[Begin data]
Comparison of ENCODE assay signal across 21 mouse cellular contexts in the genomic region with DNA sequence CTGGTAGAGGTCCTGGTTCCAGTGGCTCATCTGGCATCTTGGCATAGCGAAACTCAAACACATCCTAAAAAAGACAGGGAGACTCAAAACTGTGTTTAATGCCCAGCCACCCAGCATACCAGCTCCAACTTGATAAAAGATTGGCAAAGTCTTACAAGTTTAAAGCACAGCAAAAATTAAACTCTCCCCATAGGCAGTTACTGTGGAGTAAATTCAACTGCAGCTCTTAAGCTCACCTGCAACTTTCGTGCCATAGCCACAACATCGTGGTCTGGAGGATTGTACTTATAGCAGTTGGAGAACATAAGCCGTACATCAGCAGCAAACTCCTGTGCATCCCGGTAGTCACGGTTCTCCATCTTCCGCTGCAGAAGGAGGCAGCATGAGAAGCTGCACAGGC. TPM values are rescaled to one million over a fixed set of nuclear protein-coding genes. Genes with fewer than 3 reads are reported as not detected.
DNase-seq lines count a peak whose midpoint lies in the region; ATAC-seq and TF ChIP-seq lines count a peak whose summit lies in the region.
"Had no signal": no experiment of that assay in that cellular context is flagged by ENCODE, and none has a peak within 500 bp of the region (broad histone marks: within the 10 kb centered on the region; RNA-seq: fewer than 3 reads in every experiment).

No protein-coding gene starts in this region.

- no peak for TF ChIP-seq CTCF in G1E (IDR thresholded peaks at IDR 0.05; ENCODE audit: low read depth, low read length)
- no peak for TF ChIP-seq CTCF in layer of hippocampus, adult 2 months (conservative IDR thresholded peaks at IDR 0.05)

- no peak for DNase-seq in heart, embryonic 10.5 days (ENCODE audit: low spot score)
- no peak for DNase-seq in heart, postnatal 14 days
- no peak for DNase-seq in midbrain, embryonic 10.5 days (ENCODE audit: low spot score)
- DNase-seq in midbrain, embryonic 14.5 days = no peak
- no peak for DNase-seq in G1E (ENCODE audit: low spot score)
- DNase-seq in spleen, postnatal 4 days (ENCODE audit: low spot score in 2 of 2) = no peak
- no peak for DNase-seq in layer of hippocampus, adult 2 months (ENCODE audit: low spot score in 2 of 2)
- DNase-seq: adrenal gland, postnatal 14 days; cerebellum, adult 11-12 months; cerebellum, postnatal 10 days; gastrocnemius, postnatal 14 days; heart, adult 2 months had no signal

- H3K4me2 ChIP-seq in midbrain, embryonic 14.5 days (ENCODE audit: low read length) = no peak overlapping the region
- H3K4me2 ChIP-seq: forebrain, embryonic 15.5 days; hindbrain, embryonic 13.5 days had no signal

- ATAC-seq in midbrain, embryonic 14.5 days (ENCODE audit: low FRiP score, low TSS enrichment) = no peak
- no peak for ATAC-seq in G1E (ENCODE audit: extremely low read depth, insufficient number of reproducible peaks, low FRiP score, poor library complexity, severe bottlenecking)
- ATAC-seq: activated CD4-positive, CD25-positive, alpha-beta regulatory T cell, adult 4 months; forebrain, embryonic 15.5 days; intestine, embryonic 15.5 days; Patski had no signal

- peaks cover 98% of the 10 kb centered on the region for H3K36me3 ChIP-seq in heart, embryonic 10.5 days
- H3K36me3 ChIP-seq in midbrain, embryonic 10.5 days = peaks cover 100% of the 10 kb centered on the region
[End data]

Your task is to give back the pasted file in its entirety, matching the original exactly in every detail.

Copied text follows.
Comparison of ENCODE assay signal across 21 mouse cellular contexts in the genomic region with DNA sequence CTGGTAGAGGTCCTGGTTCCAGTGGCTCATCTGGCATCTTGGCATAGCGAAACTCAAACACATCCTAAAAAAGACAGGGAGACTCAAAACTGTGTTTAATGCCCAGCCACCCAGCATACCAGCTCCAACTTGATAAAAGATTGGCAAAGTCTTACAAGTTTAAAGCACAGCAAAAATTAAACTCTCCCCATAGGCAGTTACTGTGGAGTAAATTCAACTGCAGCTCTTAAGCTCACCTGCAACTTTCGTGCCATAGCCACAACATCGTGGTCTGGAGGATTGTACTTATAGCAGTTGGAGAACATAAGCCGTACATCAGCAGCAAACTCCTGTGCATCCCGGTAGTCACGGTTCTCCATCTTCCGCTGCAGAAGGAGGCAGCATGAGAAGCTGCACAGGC. TPM values are rescaled to one million over a fixed set of nuclear protein-coding genes. Genes with fewer than 3 reads are reported as not detected.
DNase-seq lines count a peak whose midpoint lies in the region; ATAC-seq and TF ChIP-seq lines count a peak whose summit lies in the region.
"Had no signal": no experiment of that assay in that cellular context is flagged by ENCODE, and none has a peak within 500 bp of the region (broad histone marks: within the 10 kb centered on the region; RNA-seq: fewer than 3 reads in every experiment).

No protein-coding gene starts in this region.

- no peak for TF ChIP-seq CTCF in G1E (IDR thresholded peaks at IDR 0.05; ENCODE audit: low read depth, low read length)
- no peak for TF ChIP-seq CTCF in layer of hippocampus, adult 2 months (conservative IDR thresholded peaks at IDR 0.05)

- no peak for DNase-seq in heart, embryonic 10.5 days (ENCODE audit: low spot score)
- no peak for DNase-seq in heart, postnatal 14 days
- no peak for DNase-seq in midbrain, embryonic 10.5 days (ENCODE audit: low spot score)
- DNase-seq in midbrain, embryonic 14.5 days = no peak
- no peak for DNase-seq in G1E (ENCODE audit: low spot score)
- DNase-seq in spleen, postnatal 4 days (ENCODE audit: low spot score in 2 of 2) = no peak
- no peak for DNase-seq in layer of hippocampus, adult 2 months (ENCODE audit: low spot score in 2 of 2)
- DNase-seq: adrenal gland, postnatal 14 days; cerebellum, adult 11-12 months; cerebellum, postnatal 10 days; gastrocnemius, postnatal 14 days; heart, adult 2 months had no signal

- H3K4me2 ChIP-seq in midbrain, embryonic 14.5 days (ENCODE audit: low read length) = no peak overlapping the region
- H3K4me2 ChIP-seq: forebrain, embryonic 15.5 days; hindbrain, embryonic 13.5 days had no signal

- ATAC-seq in midbrain, embryonic 14.5 days (ENCODE audit: low FRiP score, low TSS enrichment) = no peak
- no peak for ATAC-seq in G1E (ENCODE audit: extremely low read depth, insufficient number of reproducible peaks, low FRiP score, poor library complexity, severe bottlenecking)
- ATAC-seq: activated CD4-positive, CD25-positive, alpha-beta regulatory T cell, adult 4 months; forebrain, embryonic 15.5 days; intestine, embryonic 15.5 days; Patski had no signal

- peaks cover 98% of the 10 kb centered on the region for H3K36me3 ChIP-seq in heart, embryonic 10.5 days
- H3K36me3 ChIP-seq in midbrain, embryonic 10.5 days = peaks cover 100% of the 10 kb centered on the region